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Budgetary Assault

sign in Arabic and English: 'U.N.R.W.A./Balata Camp/Services Office'
photo by Victor Grigas

In case you missed it, last week the United States carried out a flagrant assault against the Palestinian people: We cut off their allowance.

Don’t take my word for it. The words “flagrant assault” come from a spokesman for Palestinian President Mahmoud Abbas, as reported by the BBC. The comment was a response to the United States’ decision not to commit further funding to the United Nations Relief and Works Agency, an organization the State Department has called “irredeemably flawed.”

The decision to cut funding, announced Sept. 1, followed a January ultimatum. The White House withheld more than half of the year’s planned UNRWA funding, demanding major reforms from the agency before it released the rest. Since the U.S. was UNRWA’s largest single donor, funding nearly 30 percent of its operation in the region, the decision to cut funding altogether was a major blow to the organization.

According to some press reports, certain elements of the U.S. government opposed the funding cut on grounds that it will hinder peace in the Middle East. The obvious question is: How has peace in the region worked out in the nearly 70 years that we have funded UNRWA so far?

The crux of U.S. criticism of the U.N. agency is a dispute over the definition of “refugees.” According to U.N. measures, about 5 million Palestinians qualify, including the descendants of people who fled the 1948 Arab-Israeli War. Only a tiny fraction of this population has ever lived in present-day Israel. Most of these people were born refugees, have lived their lives as refugees, have borne their own children (and grandchildren) as refugees, and in all probability will die refugees. Their care and feeding is no longer a relief effort; it is an industry. And the perpetuation of their refugee status is a matter of necessity for those who claim to act on their behalf.

The only plausible way these so-called refugees will ever “return” to the homes they have never inhabited is through the end of Israel in its current incarnation as a Jewish state. And this, in turn, would surely mean a horribly bloody final battle in much of the region, and quite possibly beyond. No rational policymaker could want this.

Which is why the U.S. action, while debatable, is entirely rational. Changing the status quo in the region has to start with ... changing the status quo. UNRWA is, for all practical purposes, the custodian of that status quo. I have no quarrel with the U.S. decision to walk away.

It isn’t surprising that other western nations, including the United Kingdom and Germany, have said they will step up their contributions in light of the U.S. withdrawal, although they are stopping far short of taking on the full burden that America has carried for many years. A more substantial contribution might be an offer to resettle a sizable number of the purported refugees within their own borders, and to allow them and their descendants to build normal lives as full participants in civil society. Don’t hold your breath waiting for that announcement.

Palestinian leaders are infuriated that U.S. policy has moved sharply in Israel’s favor. They are correct; it has. They see this as deeply unfair and even immoral. I am not inclined to argue otherwise. But a lot of unfair things happened in the tumultuous years following World War II and the Holocaust. In Europe, Poles moved west as Russians moved into what had been their country’s east, and Germans moved west as Poles and Russians displaced them. Today’s Polish city of Wroclaw used to be Germany’s Breslau. Russia’s Kaliningrad was once Konigsberg. Nobody, at least in the West, has any thoughts of mucking with today’s borders in the region, and no one labels the displaced families refugees today.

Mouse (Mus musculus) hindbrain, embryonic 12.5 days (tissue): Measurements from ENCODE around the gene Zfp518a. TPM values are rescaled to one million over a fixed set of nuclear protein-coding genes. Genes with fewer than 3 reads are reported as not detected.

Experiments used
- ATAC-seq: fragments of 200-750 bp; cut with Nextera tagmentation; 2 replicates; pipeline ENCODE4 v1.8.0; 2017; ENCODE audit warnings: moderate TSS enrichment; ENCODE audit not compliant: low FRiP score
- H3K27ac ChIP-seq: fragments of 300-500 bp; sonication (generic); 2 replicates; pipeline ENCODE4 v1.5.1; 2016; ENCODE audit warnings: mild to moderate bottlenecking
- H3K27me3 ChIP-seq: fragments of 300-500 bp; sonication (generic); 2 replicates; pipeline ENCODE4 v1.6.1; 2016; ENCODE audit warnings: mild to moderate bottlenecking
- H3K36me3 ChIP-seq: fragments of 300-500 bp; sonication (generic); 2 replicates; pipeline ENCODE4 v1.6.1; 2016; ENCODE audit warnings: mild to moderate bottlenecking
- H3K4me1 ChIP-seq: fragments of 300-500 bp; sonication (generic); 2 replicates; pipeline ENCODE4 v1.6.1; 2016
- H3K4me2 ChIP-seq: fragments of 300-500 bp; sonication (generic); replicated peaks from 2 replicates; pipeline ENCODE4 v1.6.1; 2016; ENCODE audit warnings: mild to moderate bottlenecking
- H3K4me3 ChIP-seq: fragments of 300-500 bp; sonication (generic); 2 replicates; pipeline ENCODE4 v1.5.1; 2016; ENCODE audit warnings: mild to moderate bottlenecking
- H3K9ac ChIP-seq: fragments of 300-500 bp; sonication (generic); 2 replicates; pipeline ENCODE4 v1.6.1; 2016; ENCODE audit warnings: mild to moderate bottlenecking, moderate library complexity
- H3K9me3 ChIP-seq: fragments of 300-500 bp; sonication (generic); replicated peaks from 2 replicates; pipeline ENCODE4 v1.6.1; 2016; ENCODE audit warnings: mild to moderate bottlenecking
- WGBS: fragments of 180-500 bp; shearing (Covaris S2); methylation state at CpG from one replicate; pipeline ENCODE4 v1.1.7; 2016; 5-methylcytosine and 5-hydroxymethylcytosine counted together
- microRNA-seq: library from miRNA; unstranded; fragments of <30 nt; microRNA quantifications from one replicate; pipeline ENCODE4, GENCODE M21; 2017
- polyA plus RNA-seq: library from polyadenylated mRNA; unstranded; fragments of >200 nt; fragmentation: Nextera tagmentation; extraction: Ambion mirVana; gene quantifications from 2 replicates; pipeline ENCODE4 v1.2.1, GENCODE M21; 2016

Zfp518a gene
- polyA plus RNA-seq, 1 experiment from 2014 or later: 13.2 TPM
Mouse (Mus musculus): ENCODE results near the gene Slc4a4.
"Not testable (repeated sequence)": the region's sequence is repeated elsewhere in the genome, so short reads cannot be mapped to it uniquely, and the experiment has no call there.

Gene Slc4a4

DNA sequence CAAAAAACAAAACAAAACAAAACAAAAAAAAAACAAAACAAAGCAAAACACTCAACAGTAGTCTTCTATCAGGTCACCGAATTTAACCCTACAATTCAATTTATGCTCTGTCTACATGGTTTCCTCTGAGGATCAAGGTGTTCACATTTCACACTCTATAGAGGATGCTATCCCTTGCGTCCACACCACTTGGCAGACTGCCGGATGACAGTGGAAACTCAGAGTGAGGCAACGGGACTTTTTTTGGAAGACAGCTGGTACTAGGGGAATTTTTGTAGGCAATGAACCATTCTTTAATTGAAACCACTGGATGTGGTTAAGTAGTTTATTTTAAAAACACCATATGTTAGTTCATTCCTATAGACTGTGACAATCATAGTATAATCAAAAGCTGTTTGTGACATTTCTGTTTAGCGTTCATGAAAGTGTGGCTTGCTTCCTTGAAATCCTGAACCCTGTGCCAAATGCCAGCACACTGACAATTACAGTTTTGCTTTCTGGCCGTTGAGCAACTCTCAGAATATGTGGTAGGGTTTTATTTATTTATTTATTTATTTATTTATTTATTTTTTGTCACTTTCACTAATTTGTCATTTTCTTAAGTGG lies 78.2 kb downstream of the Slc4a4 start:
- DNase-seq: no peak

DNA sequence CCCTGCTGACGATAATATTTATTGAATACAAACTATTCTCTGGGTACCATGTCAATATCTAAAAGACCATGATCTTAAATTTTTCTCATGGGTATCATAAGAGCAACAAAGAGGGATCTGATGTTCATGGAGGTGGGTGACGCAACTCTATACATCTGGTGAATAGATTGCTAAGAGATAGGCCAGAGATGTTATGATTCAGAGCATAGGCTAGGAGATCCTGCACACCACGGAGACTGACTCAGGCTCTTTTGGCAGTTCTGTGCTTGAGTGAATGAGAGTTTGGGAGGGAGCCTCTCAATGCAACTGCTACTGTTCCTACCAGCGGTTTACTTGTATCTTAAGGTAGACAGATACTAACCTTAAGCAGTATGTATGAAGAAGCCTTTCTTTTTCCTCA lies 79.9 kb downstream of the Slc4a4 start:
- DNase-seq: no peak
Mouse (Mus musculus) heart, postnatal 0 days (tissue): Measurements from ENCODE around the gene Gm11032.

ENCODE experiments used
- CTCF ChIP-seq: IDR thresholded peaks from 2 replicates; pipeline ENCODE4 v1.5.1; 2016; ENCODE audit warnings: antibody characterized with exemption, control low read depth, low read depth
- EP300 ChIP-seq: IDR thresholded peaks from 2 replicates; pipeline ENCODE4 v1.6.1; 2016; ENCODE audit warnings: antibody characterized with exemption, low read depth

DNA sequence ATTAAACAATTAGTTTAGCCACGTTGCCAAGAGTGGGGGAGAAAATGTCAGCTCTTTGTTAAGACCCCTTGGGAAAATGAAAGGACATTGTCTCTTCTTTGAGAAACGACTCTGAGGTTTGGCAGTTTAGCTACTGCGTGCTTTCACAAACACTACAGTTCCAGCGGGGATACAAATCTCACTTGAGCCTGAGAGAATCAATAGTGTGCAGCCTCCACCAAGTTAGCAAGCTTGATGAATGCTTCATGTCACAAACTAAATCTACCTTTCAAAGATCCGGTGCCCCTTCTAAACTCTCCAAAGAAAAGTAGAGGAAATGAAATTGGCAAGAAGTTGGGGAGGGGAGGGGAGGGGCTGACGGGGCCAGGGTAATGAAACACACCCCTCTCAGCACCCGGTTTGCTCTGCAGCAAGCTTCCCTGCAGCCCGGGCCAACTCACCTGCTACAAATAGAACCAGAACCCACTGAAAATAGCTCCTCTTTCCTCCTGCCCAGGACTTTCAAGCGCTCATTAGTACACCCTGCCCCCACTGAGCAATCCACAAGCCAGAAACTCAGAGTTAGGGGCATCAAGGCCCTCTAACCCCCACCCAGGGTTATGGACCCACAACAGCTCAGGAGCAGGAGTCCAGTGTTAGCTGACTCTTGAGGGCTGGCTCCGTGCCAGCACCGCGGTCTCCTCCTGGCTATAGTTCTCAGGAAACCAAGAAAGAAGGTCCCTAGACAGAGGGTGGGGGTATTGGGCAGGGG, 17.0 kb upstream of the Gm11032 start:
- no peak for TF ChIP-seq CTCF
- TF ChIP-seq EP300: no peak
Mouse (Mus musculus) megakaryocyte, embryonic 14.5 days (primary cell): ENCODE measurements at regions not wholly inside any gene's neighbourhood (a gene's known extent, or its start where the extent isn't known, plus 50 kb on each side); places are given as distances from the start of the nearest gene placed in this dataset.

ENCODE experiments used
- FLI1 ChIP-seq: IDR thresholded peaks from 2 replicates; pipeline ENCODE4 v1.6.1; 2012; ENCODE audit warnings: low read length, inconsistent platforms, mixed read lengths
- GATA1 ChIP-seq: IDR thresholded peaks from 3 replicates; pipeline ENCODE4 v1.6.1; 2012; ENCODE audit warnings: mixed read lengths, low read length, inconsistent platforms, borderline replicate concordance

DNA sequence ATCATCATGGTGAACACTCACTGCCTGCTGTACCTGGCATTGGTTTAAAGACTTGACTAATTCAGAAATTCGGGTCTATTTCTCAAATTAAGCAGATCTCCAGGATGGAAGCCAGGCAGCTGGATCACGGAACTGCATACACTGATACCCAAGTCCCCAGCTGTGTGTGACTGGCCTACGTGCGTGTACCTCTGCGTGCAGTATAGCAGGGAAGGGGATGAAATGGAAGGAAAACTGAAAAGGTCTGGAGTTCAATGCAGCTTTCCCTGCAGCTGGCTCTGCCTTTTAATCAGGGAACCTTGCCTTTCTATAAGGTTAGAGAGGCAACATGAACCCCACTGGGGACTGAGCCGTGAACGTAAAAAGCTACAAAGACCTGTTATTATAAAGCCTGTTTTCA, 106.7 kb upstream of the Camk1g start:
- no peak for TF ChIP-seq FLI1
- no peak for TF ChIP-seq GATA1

Elsewhere, history’s greatest mass migration took place amid the partition of British India into what is today Pakistan, Bangladesh and India. The partition happened just a year before the 1948 Arab-Israeli conflict, sending an estimated 15 million people scrambling to cross the new borders between India and Pakistan. (Bangladesh became independent later, in 1971.) Although the subcontinent is hardly a peaceful place today, the only refugees in the region came from opposite directions: Afghans in Pakistan and Rohingya displaced from Myanmar in Bangladesh.

Permanent displacement and a struggle to regain that which is out of reach has not served Palestinians well, and it has not helped lay the groundwork in Israel for peaceful resolution. But there have been clear beneficiaries: the U.N.’s related bureaucracy and the self-appointed leaders of an array of Palestinian factions, all claiming to act for their people’s betterment without anything actually getting better.

It is a moot point to debate whether the Zionist ideal of a Jewish state to be built on formerly Arab land was a good idea worthy of the world’s support. It happened, and in the immediate postwar years, it made as much sense as many of the other things that were happening around the same time. Any realistic plan for peace has to begin with the world as it exists today. And as it exists today, UNRWA serves refugees in name only while maintaining a captive market for its services.

Larry M. Elkin is the founder and president of Palisades Hudson, and is based out of Palisades Hudson’s Fort Lauderdale, Florida headquarters. He wrote several of the chapters in the firm’s recently updated book, Looking Ahead: Life, Family, Wealth and Business After 55. His contributions include Chapter 1, “Looking Ahead When Youth Is Behind Us,” and Chapter 4, “The Family Business.” Larry was also among the authors of the firm’s book The High Achiever’s Guide To Wealth.

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